Civil rights & science at Assembly Series

Programs to feature Charles Ogletree and Philip Clayton

Legendary civil rights pioneer Charles Ogletree will present his views on the Roberts court at noon on Tuesday, March 4, in the Bryan Cave Moot Courtroom, Anheuser-Busch Hall. The talk, part of the School of Law’s Public Interest Law & Policy Speakers Series and co-sponsored by African and African-American studies, is free and open to the public. Ogletree will be on campus as a University Distinguished Visiting Scholar.

One of the most famous attorneys of the post-civil rights era and a member of the first generation to benefit from the landmark lawsuit Brown vs. the Board of Education, Ogletree is a prominent lawyer, teacher and criminal defense attorney. At Harvard University, he holds the Jesse Climenko Professorship of Law and is the founding and executive director of the Charles Hamilton Houston Institute for Race and Justice. He also is currently affiliated with the Washington, D.C. law firm, Jordan, Keys & Jessamy.

Ogletree’s most recent publications include two books related to the Brown decision: “Brown at 50: The Unfinished Legacy,” and his historical memoir, “All Deliberate Speed: Reflections on the First Half-century of Brown v. Board of Education.” He also is co-editor with Austin Sarat of the recent publication “From Lynch Mobs to the Killing State: Race and the Death Penalty.”

His career began as a staff attorney in the District of Columbia’s public defender service and he quickly rose through the ranks to become deputy director. In 1985, he joined the law firm, Jessamy, Fort & Ogletree. The same year, he joined the Harvard Law School faculty.

Serving as legal counsel to Anita Hill in the notorious 1991 Senate confirmation hearings for Justice Clarence Thomas, Ogletree was thrust into the national spotlight. His reflections on those experiences are covered in a chapter of the book entitled “Race, Gender and Power in America,” edited by Hill and Emma Coleman. He also co-chairs the Reparations Coordinating Committee along with Randall Robinson. The committe dedicated to investigating reparations for descendants of African slaves.

Ogletree earned both a bachelor and master’s degree in political science from Stanford University and he holds a J.D. from Harvard Law School, where he served as special projects editor for the Harvard Civil Rights – Civil Liberties Law Review.

Philip Clayton

The long-held belief that science and religion are polar opposites is being challenged by scholars who are embracing the relatively new concept of emergence. Emergence offers a radically different way to understand both science and spirituality, and one of its leading authorities, Philip Clayton, will give a talk on the subject at 4:30 p.m. Wednesday, March 5, in the Whitaker Hall Auditorium. The program, which is free and open to the public, is sponsored by The Department of Religious Studies in Arts & Sciences.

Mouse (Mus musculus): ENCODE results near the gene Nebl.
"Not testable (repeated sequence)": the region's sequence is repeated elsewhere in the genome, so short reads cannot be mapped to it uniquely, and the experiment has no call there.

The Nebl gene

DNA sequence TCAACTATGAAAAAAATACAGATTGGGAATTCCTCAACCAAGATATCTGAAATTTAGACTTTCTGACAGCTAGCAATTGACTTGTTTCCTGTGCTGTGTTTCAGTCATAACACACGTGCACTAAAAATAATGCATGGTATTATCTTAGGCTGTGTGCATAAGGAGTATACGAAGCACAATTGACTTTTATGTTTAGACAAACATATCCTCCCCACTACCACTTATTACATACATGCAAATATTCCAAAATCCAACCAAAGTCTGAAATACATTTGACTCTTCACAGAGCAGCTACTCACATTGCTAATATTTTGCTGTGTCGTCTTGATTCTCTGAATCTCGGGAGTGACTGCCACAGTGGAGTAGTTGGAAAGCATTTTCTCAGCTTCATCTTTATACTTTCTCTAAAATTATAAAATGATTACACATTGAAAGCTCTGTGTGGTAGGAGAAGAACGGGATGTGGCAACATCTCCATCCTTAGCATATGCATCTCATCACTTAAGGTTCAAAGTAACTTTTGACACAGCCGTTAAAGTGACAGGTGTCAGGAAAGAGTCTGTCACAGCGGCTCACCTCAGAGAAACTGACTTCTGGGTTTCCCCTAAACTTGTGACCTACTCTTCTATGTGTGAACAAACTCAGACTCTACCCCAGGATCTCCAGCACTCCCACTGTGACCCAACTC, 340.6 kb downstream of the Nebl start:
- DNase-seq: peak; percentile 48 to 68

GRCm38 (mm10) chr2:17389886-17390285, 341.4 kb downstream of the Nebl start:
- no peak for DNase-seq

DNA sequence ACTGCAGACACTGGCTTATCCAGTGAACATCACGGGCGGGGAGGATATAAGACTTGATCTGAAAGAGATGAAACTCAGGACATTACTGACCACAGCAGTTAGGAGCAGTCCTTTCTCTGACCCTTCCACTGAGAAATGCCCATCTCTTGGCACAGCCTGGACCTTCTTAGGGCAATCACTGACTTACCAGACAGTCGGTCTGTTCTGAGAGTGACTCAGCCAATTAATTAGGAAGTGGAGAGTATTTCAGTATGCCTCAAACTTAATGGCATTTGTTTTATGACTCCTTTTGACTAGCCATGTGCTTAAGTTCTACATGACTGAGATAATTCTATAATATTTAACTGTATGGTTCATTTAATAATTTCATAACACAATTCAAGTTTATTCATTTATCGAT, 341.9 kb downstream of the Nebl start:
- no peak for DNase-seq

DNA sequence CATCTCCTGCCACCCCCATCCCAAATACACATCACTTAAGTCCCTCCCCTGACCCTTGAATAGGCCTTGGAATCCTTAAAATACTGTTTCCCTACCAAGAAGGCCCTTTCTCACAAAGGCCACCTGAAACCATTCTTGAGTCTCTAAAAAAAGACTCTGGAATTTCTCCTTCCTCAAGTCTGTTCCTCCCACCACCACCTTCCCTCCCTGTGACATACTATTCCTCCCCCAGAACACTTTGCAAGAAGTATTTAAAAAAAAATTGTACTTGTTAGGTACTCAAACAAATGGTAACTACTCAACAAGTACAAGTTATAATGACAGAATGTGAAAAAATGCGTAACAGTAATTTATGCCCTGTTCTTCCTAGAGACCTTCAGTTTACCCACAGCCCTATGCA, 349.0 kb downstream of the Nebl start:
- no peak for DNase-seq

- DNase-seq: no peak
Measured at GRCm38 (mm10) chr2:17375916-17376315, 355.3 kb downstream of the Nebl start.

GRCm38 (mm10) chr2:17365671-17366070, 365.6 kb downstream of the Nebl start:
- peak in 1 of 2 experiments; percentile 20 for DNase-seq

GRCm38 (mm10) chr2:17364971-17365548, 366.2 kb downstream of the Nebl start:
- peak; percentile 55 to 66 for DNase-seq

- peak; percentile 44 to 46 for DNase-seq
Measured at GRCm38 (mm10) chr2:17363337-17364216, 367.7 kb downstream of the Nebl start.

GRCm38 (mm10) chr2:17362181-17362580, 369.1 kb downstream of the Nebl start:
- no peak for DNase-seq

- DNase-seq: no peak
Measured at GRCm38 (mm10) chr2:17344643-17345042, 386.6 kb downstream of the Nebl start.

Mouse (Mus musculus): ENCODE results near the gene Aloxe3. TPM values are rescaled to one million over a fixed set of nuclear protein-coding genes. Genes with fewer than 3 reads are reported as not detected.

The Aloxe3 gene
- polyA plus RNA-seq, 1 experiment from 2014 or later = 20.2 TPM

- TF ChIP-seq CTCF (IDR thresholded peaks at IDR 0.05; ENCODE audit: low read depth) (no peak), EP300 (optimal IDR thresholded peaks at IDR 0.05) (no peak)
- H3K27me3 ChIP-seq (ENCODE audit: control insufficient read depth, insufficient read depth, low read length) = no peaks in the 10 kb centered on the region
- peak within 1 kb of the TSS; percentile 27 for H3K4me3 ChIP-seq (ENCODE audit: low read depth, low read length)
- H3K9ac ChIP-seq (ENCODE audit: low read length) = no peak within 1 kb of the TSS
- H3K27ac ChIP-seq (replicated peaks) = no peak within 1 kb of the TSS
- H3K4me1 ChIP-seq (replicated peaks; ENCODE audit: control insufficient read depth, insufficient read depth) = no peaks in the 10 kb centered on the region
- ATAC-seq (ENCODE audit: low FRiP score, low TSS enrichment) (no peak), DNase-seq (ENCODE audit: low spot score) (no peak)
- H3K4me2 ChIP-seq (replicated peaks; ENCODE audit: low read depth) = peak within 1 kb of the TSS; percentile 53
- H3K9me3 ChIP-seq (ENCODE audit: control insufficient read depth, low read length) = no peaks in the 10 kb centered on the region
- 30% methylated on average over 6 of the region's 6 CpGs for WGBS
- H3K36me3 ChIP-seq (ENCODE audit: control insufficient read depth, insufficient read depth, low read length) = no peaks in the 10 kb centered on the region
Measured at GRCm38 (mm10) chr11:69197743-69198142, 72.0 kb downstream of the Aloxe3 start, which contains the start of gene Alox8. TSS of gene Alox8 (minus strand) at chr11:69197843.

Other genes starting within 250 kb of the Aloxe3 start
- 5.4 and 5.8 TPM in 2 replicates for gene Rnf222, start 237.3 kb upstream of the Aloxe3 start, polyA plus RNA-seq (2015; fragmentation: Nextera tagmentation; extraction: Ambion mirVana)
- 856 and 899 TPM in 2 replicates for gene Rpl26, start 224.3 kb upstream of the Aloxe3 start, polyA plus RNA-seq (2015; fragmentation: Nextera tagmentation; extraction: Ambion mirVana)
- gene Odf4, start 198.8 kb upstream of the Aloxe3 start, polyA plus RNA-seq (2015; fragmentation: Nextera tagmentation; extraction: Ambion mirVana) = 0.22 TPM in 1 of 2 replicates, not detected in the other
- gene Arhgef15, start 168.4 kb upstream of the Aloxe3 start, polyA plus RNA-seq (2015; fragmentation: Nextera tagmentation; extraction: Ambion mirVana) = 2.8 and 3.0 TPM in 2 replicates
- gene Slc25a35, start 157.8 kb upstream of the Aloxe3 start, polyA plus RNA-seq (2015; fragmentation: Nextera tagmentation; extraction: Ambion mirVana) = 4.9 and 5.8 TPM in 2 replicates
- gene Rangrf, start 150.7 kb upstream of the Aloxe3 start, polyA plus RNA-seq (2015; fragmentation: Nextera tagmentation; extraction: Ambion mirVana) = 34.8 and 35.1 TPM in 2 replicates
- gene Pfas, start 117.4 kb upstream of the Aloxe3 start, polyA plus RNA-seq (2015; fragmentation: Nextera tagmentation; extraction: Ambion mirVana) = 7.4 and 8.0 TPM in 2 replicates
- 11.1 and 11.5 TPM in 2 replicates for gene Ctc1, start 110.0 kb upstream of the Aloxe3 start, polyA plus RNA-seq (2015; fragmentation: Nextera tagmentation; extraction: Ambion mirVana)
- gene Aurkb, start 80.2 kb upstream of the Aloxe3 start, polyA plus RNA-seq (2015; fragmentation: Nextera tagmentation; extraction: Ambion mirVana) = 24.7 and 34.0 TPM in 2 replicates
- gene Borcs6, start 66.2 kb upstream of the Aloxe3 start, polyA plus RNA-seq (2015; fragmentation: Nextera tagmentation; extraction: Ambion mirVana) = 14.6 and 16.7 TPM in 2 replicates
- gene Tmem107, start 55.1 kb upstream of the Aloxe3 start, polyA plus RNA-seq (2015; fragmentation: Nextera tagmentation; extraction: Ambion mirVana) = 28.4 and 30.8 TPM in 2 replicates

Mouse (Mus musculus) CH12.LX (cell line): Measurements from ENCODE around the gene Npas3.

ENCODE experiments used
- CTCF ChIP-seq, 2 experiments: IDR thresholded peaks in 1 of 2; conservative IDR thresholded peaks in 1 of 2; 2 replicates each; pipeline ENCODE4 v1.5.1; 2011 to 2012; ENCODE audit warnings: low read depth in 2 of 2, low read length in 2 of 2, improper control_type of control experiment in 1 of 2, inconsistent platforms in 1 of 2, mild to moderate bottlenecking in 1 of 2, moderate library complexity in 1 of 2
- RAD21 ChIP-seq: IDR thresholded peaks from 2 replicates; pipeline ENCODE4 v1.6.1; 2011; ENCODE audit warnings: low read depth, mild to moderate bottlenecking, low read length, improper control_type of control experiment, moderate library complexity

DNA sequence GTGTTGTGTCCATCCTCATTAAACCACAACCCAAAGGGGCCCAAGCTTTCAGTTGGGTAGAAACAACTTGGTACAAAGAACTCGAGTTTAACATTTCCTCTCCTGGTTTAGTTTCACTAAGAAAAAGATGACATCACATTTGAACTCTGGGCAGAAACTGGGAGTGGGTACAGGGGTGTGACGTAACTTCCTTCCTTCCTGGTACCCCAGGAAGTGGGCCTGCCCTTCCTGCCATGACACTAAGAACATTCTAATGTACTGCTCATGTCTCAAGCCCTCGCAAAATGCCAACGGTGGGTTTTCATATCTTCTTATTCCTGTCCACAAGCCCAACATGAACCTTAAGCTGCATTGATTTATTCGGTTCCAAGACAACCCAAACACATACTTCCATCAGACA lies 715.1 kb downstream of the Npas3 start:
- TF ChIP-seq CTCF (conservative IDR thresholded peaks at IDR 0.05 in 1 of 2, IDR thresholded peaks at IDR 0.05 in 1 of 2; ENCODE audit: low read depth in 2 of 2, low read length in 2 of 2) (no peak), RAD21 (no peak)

Clayton’s talk, “From Quantum to Consciousness: Does Emergence Support the Language of Spirit?” is this year’s Witherspoon Lecture in Religion and Science. Through his teaching, research and writing, Clayton, a professor of religion and philosophy at Claremont Graduate University and the Ingraham Professor at Claremont School of Theology, presents compelling arguments that emergence allows for the integration of beliefs on both sides of the debate.

After graduating with dual doctoral degrees in philosophy and religious studies from Yale University, Clayton taught at Haverford College, Williams College and California State University, in addition to receiving visiting professorships at Harvard’s Divinity School and the University of Munich.

Among his most notable books are “God and Contemporary Science, The Problem of God in Modern Thought;” and “Mind and Emergence: From Quantum to Consciousness.” He has co-edited major works on the subject, including “The Oxford Handbook of Religion and Sciences,” with Jeffrey Schloss; and most recently, “The Re-emergence of Emergence: The Emergentist Hypothesis from Science to Religion,” with Paul Davies.

The Witherspoon Lecture is made possible through support from longtime benefactor of religious studies, William Witherspoon.

For more information on these programs, visit the Assembly Series Web site at